I've built a few disposable camera strobes, and want to use them in solar garden lights, instead of LEDs.

 My problem is getting them to switch ON after dark. 

The strobes draw about a half an amp, when the first start to charge.  A single AA rechargeable battery should last a few hours, but no idea on how do the switching with only 1.2 volts.  Any help or suggestions? 

Was hoping to get a half dozen put together before Halloween, sort of a lightning-effect.?

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I don’t know the specks of your strobe but I assume you used an optocouplier or a transistor between the indicator led and the flash button.

Try this circuit, it is much the same as a solar garden light only it turns on the strobe through the optocouplier.
strobe.png
HarveyH44 (author) 6 years ago
Doubtful there is a 1.2 volt/half amp switching scheme, or just don't know where to look. Started wondering if there is a low current means to disable the blocking-oscillator inverter on the flash board. Need to look into it a little more, but would hope that if it doesn't oscillate, maybe it won't draw much current. Past week at work was a bummer, not a lot of volume, but got visitor coming all next month, and we have to do a lot of extra cleaning and painting for the next few weeks. The place doesn't look bad, but they want it to look fresh and new. Personally, I think it gives a better impression to leave it looking like we work, and keep the place nice, than recently scrubbed and covered up with paint. It's a warehouse... Anyway, was thinking maybe a photodiode across the inverter transistor might keep it shut off during daylight, and give normal function at night. Unfortunately, my disorganized parts bin, leaves me wondering which are photodiodes, and which are IR LEDs...
HarveyH44 (author) 6 years ago
Used disposable cameras can be had for free for the asking, at most places that process them. You add a 20 cent SCR and a jumper, and you get a very slow rate strobe, about 30 seconds between flashes. No two flash at the same rate, so multiples make for a nice lightning effect. Much brighter than LEDs or Christmas bulbs. Was hoping to do the solar garden lights, so the are automatic, might even be good for scaring off stray cats using my backyard for a toilet (dog does a fair job, when we see them in the act).

I could tie them into my 12 volt solar lighting, but would require running wires and a buck regulator. Or I could go out and switch them manually, or replace the batteries. I was hoping to find a more less expensive, and interactive solution, which is why I posted this.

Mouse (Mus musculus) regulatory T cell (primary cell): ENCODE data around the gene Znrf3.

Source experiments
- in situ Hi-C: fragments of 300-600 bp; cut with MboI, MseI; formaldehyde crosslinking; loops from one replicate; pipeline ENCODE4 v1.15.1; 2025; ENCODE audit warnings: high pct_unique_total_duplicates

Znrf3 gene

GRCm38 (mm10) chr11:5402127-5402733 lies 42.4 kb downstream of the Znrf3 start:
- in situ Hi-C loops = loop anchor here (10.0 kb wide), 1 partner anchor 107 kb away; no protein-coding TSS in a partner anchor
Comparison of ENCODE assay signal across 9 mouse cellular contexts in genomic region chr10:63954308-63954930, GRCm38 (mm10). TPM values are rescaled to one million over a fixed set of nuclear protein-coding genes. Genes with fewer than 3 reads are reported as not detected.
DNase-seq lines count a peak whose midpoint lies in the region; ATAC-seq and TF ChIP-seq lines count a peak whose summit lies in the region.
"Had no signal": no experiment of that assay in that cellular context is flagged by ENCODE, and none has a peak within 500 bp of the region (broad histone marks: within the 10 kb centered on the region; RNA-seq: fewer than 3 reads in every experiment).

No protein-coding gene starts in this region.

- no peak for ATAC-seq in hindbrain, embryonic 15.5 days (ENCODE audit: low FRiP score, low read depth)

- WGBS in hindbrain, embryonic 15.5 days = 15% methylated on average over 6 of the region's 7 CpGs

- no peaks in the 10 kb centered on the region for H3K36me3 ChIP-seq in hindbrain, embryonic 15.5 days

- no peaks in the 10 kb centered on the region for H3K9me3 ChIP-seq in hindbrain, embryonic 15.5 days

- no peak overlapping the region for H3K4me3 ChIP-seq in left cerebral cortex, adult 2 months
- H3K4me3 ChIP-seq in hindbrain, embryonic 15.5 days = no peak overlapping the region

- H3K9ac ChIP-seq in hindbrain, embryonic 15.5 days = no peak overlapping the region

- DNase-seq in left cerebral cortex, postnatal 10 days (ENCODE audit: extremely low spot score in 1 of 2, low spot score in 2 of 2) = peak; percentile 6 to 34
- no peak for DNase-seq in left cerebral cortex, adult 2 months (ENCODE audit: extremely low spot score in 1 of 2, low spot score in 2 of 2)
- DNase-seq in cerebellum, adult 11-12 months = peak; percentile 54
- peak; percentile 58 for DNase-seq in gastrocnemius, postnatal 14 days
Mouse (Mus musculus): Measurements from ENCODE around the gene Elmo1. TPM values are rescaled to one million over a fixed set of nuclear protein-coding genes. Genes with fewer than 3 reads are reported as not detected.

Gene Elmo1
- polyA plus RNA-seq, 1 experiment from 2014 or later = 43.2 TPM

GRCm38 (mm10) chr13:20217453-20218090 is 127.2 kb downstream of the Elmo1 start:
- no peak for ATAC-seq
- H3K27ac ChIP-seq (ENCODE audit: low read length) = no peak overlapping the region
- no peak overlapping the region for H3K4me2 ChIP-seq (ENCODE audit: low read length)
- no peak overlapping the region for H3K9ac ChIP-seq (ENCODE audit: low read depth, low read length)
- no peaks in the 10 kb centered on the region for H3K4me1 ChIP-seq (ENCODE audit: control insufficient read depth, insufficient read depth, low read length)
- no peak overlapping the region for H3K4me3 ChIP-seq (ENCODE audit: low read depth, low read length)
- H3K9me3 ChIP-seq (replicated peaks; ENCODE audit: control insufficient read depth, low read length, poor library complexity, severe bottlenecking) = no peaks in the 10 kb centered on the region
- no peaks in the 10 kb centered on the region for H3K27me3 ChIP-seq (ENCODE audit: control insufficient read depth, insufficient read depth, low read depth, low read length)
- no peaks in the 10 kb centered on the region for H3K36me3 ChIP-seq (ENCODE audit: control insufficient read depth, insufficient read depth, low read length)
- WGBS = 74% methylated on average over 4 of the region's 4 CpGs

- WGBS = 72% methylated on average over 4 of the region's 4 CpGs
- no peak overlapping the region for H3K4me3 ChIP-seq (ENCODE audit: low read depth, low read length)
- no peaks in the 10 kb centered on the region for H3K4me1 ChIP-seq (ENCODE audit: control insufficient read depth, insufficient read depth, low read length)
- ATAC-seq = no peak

It's just really difficult for me to find such a low voltage, high current, switching scheme. I did get one camera, that had 2 AA batteries, and worked off the 3 volts, which puts me in the position of using a small reed relay, but the solar panel doesn't put out much current to charge the batteries, and maybe just high enough voltage to charge two batteries. All the other cameras were Kodak, and single batteries, my garden lights are all single battery as well, so would rather stick with that. The solar lights are chosen, because the provide a weatherproof housing, and everything else required.
framistan6 years ago
strobe lights will only flash a limited number of times, then the bulb needs replacing pretty quick. i made a strobe flash for halloween once and it only flashed one day. The next day, i switched to small christmas lights such as the large size found on christmas trees. The kind that are only about one or 2 watts per bulb. You could use only the blue ones and set them to flash randomly to simulate lightning and they will be cheap and easy to replace when they burn out. If you use larger bulbs, they don't turn off as quickly due to their large filiament, so it doesn't look like lightning. So the smaller bulbs are better, just use more of them. If you only want the STROBE to flash very in-frequently... then it might work out ok to use the strobe type bulbs.
lemonie6 years ago

If you want them on after dark for Halloween, I suggest just switching them on. The garden lights are designed to save the hassle of switching every day.

L
orksecurity6 years ago
Uhm. Be aware that strobes at some flash rates can trigger epileptic seisures in some folks, and really should NOT be used in a situation where they can't be avoided without getting permission from everyone first.